More than 130 professionals from the impact investing world attended the kickoff Impact Investing Congress organized by SEIF in Zurich on January 19th, 2016.
The congress took place in Zurich’s historic Helferei, where stakeholders with diverse backgrounds – from OECD members to angel investors to investment bankers to social entrepreneurs themselves – met to talk about impact investing from various angles.
A series of morning lectures gave the audience a good overview of the issues at large, and afternoon sessions drove a deeper discussion of the issues in a series of smaller interactive workshops. The day closed with a panel discussion by three organizations that are driving the creation of new social entrepreneurship ecosystems.
A number of themes came to the forefront during the course of the day:
- We saw that social entrepreneurship has a long if uncelebrated history, and is experiencing a resurgence that is driving a whole new slew of investment strategies and instruments.
- Based on the UK experience we learned that a big and thriving social entrepreneurship ecosystem is largely driven by policy measures and initiatives from the public sector; and that public and philanthropic sector investments can act as catalysts for private investment in social enterprise.
- Entrepreneurs often experience that it is hard to find grant-makers and investors that support their ventures and efforts at scaling, but we also heard from the other side;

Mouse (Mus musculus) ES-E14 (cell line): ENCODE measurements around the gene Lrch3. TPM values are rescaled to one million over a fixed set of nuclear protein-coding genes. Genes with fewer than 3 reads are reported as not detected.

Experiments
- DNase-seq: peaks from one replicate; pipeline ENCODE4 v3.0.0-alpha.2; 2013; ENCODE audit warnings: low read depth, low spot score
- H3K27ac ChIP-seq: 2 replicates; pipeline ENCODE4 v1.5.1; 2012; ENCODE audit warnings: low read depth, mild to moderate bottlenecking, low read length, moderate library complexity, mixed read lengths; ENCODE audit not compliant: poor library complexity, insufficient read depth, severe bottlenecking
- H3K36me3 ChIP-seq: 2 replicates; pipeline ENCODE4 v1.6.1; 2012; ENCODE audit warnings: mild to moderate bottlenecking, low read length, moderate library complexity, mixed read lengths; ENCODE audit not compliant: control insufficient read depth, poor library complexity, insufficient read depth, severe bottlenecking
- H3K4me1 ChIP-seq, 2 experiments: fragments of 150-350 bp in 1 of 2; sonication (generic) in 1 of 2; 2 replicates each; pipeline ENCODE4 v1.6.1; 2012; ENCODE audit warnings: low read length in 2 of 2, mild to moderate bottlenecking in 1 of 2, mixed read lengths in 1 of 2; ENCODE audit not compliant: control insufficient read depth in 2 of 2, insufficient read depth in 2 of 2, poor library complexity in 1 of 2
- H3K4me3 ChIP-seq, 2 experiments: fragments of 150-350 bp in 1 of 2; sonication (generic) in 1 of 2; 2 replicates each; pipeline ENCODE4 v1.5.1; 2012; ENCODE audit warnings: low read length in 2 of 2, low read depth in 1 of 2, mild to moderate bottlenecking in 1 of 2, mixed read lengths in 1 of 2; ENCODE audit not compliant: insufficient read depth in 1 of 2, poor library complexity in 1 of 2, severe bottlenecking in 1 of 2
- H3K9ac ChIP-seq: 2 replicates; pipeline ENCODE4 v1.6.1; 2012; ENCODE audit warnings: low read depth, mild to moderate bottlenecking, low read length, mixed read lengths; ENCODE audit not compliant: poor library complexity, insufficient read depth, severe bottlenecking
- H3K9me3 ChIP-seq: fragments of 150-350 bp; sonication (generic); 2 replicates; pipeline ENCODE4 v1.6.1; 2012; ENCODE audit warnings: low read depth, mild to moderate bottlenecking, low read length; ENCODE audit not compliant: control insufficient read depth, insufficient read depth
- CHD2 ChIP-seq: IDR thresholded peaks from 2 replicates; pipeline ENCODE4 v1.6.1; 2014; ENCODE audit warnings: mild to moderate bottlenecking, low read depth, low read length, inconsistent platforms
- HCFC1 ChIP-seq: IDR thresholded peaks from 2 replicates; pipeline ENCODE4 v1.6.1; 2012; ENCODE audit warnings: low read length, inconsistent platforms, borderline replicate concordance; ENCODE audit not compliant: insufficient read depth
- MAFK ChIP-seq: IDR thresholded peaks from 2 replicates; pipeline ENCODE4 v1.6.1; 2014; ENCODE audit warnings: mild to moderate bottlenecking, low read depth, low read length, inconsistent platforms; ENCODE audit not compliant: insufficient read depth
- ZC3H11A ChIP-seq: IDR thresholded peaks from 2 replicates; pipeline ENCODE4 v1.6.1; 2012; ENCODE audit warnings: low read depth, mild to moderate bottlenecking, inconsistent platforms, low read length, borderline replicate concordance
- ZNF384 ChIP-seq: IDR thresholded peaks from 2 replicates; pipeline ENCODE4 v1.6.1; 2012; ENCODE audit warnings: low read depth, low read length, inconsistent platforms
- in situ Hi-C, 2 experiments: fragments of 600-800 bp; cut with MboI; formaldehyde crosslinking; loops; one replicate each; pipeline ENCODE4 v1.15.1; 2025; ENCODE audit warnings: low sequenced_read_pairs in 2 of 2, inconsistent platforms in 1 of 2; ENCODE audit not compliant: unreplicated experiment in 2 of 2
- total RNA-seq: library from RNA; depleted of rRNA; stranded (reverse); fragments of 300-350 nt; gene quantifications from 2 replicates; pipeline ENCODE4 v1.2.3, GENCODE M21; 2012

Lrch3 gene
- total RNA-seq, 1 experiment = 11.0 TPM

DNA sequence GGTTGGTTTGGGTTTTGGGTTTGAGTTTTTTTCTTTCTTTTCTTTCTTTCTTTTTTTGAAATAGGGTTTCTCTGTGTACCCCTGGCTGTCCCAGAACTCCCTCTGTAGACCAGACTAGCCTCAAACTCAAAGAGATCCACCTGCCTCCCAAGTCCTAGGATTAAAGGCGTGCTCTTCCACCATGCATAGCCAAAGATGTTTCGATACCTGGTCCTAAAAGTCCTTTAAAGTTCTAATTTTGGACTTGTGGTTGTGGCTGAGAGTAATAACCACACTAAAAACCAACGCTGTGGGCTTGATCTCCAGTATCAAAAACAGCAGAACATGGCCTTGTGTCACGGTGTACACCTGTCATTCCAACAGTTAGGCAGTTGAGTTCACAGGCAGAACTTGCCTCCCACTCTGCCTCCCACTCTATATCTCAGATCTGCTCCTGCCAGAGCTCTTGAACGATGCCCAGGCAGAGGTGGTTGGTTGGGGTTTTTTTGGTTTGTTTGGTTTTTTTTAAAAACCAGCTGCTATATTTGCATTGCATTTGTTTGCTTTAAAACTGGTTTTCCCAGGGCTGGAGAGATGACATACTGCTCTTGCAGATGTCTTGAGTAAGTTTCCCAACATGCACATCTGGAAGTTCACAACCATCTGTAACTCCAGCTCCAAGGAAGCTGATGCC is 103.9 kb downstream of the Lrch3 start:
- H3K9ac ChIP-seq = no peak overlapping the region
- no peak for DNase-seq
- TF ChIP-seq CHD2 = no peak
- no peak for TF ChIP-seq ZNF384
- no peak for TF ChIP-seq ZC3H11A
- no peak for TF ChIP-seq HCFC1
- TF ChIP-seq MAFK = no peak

- investors have a difficult time to find impactful social enterprises that are innovative and have potential for scaling.
- The critical role of intermediaries – organizations that can connect social enterprises to investors – was highlighted in a number of the talks.
- Impact investing does not apply only to developed countries, but its influence is growing in the developing ones too.
- Social entrepreneurship and impact investment are addressing a vast and increasing number of social issues including health, unemployment, education, and more.
- In general, there is lack of data in the field of social entrepreneurship and impact investing because it is relatively new and it is evolving incredibly rapidly.
One big point of emphasis during the day was that it is becoming increasingly necessary to see collaborations between different sectors, including public bodies, private corporations, and philanthropic institutions. Collaborative investments from these sectors were almost unheard of ten years ago, but are playing an increasingly large role in driving the impact entrepreneurship ecosystem forward.
SEIF thanks all the participants and speakers for a stimulating and exciting day, and the SEIF team looks forward to seeing new developments in this field at the SEIF Impact Investing Congress 2017.